Bus 590 at Northlake

Passengers exit Bus 590 at the CATS Park & Ride lot at Northlake Mall Park

CHARLOTTE – At 3:40 on a Monday afternoon, Bus 590 operated by the Charlotte Area Transit System (CATS) stops at the Northlake Mall park and ride lot after a 25-minute trip from Charlotte Douglas International Airport (CLT).

About a dozen passengers, most in uniform but a few in more leisurely attire, step off and take a short walk to their car, or just a little bit longer stroll to an apartment complex across the parking lot. Barbara Voyce and Richard Dewitt are among them.

“I ride it, I love it, and I tell everyone I can about it,” American Airlines employee Voyce says about CATS 590, a director connector between Northlake Mall and the airport terminal. “I’ve been a regular since the service began in 2014.”

Dewitt, wearing a yellow vest identifying him as an American Airlines ground crew member, shares a similar opinion.

“I ride it every day,” Dewitt said, “and I know 10 or 15 other people who live around here who ride it too.”

But now Voyce, Dewitt and other regular riders are worried that, starting this fall, the direct route between Northlake and the airport will no longer be available.

Many other supporters

Kelli Witte, a 30-year flight attendant who lives in Huntersville, wasn’t on that particular 590 trip, but she is a Bus 590 supporter. When she commutes, the 590 is her means of travel.

“I use it religiously,” Witte said. “I plan on it. And I make sure friends coming in to visit and other flight attendants know about it too. It saves money, it saves wear and tear on my car, it just makes sense.”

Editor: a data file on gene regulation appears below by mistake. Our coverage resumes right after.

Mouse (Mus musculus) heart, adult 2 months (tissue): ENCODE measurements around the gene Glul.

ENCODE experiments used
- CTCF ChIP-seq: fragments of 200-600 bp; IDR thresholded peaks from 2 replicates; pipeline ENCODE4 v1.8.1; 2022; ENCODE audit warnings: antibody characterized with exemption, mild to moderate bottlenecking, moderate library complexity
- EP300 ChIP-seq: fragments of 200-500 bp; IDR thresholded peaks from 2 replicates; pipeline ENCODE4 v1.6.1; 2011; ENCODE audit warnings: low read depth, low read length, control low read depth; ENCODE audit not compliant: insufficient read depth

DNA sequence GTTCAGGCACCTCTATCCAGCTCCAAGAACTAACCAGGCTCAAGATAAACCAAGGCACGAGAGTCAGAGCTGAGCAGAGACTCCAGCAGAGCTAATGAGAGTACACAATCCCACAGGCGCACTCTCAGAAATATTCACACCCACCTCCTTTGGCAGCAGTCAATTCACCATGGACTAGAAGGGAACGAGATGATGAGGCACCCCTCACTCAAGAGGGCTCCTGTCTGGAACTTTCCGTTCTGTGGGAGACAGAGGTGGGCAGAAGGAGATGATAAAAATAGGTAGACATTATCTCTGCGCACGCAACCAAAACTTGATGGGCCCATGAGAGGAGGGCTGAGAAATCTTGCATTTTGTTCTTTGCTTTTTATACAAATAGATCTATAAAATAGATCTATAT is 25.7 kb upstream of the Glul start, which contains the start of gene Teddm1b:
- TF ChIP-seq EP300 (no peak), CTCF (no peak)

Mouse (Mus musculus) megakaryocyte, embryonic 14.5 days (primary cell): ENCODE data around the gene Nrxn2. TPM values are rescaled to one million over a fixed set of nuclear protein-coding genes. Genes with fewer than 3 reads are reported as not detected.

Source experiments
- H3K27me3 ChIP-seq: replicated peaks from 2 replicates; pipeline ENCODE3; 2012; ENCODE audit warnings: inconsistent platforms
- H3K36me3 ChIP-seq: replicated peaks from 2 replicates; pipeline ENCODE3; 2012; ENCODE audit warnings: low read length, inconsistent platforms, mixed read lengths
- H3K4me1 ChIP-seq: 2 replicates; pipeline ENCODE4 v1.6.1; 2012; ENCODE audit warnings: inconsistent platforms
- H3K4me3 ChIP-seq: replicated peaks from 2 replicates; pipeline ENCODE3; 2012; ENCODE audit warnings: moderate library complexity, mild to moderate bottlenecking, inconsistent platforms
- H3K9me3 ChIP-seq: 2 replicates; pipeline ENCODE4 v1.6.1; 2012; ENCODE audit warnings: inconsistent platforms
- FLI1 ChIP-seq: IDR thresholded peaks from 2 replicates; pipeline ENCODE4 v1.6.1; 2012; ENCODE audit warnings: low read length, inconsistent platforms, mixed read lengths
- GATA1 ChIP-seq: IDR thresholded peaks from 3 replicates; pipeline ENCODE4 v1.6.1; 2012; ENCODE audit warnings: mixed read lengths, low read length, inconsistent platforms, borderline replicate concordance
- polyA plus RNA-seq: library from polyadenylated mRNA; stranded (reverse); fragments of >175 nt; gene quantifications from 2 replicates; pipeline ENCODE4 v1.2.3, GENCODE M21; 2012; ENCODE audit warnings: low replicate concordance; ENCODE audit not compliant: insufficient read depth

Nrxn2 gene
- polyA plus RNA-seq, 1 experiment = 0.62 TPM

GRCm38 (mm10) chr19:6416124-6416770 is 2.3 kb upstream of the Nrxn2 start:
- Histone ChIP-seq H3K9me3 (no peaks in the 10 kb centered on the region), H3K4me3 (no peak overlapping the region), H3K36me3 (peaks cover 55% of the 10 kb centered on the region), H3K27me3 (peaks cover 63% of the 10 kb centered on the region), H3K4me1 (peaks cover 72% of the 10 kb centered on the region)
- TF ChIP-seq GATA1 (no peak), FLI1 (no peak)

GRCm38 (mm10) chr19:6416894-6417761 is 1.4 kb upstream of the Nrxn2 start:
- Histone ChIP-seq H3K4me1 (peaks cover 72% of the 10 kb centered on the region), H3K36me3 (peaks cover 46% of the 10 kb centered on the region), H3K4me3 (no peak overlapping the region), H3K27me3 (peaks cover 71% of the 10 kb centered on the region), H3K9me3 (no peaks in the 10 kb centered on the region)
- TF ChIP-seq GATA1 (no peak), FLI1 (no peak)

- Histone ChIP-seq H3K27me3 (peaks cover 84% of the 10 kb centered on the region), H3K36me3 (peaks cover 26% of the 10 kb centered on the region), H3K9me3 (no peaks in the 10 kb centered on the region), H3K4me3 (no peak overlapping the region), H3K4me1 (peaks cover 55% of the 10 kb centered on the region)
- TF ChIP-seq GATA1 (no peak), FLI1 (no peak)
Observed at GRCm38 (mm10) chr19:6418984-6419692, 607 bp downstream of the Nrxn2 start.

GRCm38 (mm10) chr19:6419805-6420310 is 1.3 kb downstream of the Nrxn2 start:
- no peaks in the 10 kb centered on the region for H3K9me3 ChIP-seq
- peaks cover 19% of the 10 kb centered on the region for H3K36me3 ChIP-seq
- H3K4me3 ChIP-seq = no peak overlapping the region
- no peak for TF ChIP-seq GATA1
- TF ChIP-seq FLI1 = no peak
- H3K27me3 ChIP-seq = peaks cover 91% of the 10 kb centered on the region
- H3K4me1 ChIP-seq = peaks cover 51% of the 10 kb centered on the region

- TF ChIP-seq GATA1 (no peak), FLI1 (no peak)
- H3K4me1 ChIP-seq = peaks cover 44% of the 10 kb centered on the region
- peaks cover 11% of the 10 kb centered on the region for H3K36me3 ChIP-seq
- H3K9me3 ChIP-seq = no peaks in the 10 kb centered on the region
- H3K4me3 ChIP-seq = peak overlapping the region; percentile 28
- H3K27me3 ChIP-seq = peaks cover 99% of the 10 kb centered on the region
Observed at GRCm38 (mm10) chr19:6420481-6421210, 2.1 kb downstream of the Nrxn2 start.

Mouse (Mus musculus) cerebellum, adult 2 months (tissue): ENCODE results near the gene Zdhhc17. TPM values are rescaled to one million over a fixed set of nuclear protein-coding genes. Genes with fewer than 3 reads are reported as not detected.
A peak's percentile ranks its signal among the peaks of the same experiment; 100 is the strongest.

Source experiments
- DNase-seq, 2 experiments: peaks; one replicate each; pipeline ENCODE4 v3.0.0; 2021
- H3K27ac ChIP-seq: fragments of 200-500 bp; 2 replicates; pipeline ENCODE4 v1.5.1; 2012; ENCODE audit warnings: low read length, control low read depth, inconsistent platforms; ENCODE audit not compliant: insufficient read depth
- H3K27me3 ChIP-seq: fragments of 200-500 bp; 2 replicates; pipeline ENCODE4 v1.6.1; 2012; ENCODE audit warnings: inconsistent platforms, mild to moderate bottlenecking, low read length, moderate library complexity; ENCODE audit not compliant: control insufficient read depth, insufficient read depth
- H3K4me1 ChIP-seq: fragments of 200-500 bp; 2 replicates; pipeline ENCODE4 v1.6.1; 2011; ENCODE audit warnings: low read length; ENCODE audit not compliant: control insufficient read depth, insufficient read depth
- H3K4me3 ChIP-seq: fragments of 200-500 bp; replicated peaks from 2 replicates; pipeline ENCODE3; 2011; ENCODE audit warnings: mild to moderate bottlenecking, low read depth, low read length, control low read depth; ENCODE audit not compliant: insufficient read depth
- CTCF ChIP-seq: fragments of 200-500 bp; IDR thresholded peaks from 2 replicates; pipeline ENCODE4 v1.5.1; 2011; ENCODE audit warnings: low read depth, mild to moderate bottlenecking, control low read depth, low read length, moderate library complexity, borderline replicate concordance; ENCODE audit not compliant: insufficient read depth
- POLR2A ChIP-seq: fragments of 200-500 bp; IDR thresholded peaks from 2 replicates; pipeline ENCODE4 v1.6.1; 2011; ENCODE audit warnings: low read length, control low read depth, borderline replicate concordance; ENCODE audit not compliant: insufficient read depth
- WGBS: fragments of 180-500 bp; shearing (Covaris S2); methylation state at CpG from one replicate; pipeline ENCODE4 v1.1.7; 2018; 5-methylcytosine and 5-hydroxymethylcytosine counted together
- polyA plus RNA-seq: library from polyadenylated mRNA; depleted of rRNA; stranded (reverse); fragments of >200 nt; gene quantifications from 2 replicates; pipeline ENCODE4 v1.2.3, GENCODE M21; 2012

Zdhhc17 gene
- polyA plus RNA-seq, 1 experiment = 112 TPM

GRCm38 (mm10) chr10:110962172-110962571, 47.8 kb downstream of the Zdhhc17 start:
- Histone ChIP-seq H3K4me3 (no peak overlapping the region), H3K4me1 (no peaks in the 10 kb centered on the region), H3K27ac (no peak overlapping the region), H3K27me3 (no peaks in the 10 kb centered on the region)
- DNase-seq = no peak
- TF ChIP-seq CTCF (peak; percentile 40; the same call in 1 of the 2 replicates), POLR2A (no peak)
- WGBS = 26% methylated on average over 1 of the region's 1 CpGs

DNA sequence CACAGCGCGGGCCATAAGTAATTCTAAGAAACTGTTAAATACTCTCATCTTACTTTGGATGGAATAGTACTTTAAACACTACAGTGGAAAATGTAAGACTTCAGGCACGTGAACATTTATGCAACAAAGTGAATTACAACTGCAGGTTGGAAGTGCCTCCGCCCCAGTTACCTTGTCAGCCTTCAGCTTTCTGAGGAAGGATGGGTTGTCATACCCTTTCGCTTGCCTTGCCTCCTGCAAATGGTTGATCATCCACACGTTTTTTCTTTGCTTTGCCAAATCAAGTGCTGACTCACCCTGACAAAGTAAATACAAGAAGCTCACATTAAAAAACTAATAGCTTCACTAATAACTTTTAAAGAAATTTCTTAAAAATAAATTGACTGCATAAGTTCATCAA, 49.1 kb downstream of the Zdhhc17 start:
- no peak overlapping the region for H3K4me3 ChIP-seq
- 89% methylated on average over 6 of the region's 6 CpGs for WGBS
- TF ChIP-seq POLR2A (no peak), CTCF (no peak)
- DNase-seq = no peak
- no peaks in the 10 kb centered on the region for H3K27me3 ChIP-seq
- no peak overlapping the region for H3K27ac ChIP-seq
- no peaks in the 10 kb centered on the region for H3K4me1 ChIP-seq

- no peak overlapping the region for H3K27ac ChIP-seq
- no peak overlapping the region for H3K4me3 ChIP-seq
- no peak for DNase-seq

Pat Cronin, an American Airlines captain who lives in Davidson, is also a 590 fan.

“It’s a great service,” Cronin said. “You get on, read the paper, check your phone, relax a little, and they drop you off right at the terminal. It takes cars off the road, especially around the airport, and you avoid the airport parking lots. And when we have people flying in to visit, we just tell them ‘Take the 590.’ We pick them up at Northlake instead of driving to the airport. There are a lot of good things about it.”

Voyce, Dewitt, Witte and Cronin are among a regional group of CATS 590 passengers – primarily airline and airport employees – who have come to rely on the bus for their commutes. And they are adamantly opposed to announced intentions by CATS and CLT to discontinue the service in October.

The group also includes more than 500 people who have signed an online petition started by CLT-based flight attendant Megan Smither.

“It is incredibly convenient, hassle-free way to get to the airport,” Smither wrote in the introduction to her petition. “The termination will not only negatively impact me but countless other airport employees and travelers who use this service.”

The group’s objective is to spread the word about the 590 service and encourage more users while also trying to work out some type of compromise to derail the CATS and CLT plans.

Supply and demand